Posted by Avatâra Ayuso at 23:08 on Tuesday 9 November 2010
All day travelling to Delhi by plane in the afternoon and finally arrived at night. This city has 14 million of people in its streets. The traffic here is unbelievable. Nothing compared to European urban life.
Posted by Avatâra Ayuso at 23:20 on Wednesday 10 November 2010
Performance in Delhi
The audience has reacted very enthusiastically to our show.
Party in the British Council at Delhi
Our soprano Patricia Rosario with Shobana
Sanjivan Kohli from SJDC
After the show a reception was given and we had the chance to meet some of the audience members. All of them seemed to enjoy it and they were keen to know more about the creative process: how does Shobana creates the movement?, how are you able to remember such a big range of steps?, how many hours do you rehearse?, how long did she take to create each of the pieces? They were amazed by the complexity of movement and the high physicality of the dancers. Some of them were particularly struck by the professionalism and rigour in contemporary dance (something new to India?) and they are keen to see more.
Posted by Avatâra Ayuso on Thursday 11 November 2010
Another workshop with new participants.
After having taught two workshops, there is one thing that from my perspective could be highlighted when it comes to creating and teaching movement: Indians seem to have a great feel for detail. In Europe we tend, in general, to move more in a holistic way and thanks to that we have developed very good floor work and contact techniques; but here it seems their artistic heritage (not just thanks to Baratanatyan dance but also to art in general) has trained the dancers to apply detail into their movement (a little twist in their elbow, head, hand, shoulder, a look...). I think they are much more conscious of how to achieve isolation, at least when creating movement. In fact, this is one of the aspects that from my point of view Shobana has added to our contemporary dance: the taste for detail and fragmented movement blended with the physicality and dynamism that holistic movement provides.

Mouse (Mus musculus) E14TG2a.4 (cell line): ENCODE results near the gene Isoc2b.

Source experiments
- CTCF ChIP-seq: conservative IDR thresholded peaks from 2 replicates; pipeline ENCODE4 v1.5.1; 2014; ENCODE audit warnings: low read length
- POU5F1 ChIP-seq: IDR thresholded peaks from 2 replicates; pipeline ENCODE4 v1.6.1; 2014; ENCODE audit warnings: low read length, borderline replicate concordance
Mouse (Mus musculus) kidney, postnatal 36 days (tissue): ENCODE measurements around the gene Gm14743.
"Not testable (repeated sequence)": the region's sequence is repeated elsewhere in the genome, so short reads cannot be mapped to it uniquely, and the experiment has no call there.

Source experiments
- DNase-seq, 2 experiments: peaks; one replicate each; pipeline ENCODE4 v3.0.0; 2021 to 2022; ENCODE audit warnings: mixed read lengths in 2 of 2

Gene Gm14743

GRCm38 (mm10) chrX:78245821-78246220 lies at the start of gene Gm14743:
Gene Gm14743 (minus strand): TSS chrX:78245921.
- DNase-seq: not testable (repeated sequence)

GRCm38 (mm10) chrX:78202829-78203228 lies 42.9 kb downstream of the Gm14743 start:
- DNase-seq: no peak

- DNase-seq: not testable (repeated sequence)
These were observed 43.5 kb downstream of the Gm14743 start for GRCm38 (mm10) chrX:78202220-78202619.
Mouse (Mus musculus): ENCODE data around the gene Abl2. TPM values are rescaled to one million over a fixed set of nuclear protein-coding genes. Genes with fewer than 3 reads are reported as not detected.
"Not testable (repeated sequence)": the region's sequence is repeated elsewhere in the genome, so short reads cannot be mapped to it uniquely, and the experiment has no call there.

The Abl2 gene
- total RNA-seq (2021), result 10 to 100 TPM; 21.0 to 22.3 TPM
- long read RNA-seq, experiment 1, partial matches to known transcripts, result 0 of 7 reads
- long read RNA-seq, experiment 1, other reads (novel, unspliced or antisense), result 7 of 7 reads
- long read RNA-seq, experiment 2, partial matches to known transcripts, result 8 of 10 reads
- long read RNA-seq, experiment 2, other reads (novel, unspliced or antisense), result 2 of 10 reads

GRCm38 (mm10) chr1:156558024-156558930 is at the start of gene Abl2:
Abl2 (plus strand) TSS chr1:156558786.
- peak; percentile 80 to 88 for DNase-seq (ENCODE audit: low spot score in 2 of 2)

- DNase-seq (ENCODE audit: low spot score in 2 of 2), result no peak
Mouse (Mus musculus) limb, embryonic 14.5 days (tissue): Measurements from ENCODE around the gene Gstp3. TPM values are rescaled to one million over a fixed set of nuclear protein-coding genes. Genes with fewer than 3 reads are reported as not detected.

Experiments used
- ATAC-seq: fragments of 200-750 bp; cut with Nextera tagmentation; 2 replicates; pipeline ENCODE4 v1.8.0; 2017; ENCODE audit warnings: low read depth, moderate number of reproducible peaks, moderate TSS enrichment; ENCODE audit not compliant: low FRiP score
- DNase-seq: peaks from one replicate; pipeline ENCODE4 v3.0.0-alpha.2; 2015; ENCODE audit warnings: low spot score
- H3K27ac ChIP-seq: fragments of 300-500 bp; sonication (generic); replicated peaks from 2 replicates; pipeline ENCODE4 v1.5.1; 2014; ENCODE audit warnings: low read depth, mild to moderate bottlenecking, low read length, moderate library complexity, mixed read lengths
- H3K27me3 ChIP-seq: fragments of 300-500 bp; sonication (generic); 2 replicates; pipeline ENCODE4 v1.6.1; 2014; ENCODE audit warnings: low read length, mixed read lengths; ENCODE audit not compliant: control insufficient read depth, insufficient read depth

Jose Agudo warms up the workshop partcipants
“Meeting the artist”
Gati Festival (a festival of Indian contemporary dance organized for the first time in Dehli) has organized a “Meet the artist” session where audience, art critics, dancers and other choreographers have had the chance to talk to Shobana about her choreographic style.
Jyoti Argade from SJDC, Shobana and Vikram Iyengar from the Gati festival
I think the question that made me realize how different the dance perspective can be in contemporary dance between Europe and India, is when a journalist asked Shobana if the piece had been changed in order to accommodate it to Indian audiences. Shobana's response was a "no". choreography is carefully thought out and all their elements are coherently related to each other. Movements might be adapted to the dancers but not to the audiences. Surely it would be untruthful to the concept of the works if every time we go to a different country/culture the choreography is changed.
And finally a day off.